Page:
TOKYO (Kyodo) -- Defense Minister Nobuo Kishi and his Australian counterpart Linda Reynolds agreed Monday that the two countries will begin coordination to enable Japan to protect Australian military assets even in noncombat situations.
The move comes as Japan and Australia are strengthening vigilance and surveillance activities amid China's growing assertiveness in the East and South China seas.
Kishi told reporters Japan, Australia and the United States are planning to hold a joint military drill near the South China Sea.
The protection by Japan's Self-Defense Forces of weapons and equipment belonging to foreign military forces became possible with the passage of new security legislation in 2015.
Australia would be the second country, after the United States, whose assets Japan would be allowed to protect under the law.
The law stipulates that SDF personnel are permitted to protect the military assets of other countries on condition that the foreign forces are engaged in activities contributing to the defense of Japan.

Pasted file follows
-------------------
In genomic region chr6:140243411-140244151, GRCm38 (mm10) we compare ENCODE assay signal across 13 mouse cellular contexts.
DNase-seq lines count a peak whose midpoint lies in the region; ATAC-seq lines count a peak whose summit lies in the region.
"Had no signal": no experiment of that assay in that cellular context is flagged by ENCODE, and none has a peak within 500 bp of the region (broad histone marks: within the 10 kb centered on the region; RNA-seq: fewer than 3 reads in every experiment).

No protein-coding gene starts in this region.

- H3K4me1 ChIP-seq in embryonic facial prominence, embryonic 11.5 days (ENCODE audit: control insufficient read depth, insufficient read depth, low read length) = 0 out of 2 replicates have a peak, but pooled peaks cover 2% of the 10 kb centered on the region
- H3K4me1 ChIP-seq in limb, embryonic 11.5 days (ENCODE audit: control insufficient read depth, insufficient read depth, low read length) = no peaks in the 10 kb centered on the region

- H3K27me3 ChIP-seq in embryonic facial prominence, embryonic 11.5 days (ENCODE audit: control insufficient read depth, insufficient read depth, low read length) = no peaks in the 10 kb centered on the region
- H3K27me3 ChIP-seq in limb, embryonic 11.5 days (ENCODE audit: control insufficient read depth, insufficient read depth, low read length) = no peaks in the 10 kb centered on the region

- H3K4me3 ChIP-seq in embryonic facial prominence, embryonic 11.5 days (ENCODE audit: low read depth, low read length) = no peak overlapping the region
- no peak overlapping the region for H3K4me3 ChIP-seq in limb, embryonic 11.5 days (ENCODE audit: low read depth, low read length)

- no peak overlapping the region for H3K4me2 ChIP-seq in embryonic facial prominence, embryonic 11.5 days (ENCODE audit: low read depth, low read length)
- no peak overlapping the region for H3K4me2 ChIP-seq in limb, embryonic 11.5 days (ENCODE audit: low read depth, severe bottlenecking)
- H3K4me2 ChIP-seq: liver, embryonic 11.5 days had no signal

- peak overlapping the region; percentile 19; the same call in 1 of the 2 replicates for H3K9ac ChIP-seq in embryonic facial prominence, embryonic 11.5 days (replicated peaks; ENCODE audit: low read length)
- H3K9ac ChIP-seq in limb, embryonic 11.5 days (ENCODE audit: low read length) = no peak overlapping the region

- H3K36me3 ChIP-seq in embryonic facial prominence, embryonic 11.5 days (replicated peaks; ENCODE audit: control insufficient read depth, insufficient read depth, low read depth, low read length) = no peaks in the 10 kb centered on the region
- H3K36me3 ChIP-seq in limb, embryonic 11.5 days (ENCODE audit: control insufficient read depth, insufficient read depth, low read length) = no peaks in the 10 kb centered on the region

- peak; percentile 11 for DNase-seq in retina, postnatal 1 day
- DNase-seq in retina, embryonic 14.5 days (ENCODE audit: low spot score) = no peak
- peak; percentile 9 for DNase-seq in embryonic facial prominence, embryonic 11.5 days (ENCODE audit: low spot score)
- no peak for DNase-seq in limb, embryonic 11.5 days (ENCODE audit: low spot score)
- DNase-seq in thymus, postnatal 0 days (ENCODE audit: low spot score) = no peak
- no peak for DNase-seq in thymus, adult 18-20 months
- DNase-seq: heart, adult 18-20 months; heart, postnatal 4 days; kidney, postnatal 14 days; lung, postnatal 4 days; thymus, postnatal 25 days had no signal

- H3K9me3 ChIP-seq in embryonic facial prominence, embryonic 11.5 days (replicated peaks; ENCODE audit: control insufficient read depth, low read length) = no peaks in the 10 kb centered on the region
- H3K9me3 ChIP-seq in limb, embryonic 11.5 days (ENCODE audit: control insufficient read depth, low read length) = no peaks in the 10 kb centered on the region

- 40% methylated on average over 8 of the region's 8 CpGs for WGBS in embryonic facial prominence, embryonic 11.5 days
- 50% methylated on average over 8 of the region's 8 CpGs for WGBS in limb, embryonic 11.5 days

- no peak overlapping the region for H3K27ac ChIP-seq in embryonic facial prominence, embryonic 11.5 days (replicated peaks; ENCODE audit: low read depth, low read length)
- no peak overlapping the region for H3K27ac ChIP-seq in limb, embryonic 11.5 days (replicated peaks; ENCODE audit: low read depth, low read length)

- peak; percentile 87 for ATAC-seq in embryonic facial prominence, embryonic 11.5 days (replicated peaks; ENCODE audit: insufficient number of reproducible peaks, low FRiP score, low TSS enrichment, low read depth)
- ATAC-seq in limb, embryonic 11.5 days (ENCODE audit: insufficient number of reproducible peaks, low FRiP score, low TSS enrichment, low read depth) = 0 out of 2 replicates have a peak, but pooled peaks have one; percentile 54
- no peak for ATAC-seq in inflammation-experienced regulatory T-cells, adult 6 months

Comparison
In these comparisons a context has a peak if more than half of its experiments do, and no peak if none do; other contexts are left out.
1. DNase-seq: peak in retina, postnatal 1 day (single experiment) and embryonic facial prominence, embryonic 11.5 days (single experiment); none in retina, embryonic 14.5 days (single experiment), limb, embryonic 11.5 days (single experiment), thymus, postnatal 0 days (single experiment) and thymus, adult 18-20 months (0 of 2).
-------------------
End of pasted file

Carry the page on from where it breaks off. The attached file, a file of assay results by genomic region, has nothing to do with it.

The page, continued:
In a joint statement released after their meeting in Tokyo, Kishi and Reynolds said they "reinforced their strong opposition to any attempts to unilaterally change the status quo by coercion" in the East and South China seas.
They also expressed concern about recent developments including "dangerous and coercive use of coast guard vessels...and efforts to disrupt other countries' resource exploitation activities," the statement said.
For the coordination of military asset protection, the Japanese and Australian defense authorities will promptly start discussions at the section chief and director levels.
On the situation in North Korea, they confirmed cooperation toward the elimination of weapons of mass destruction including ballistic missiles.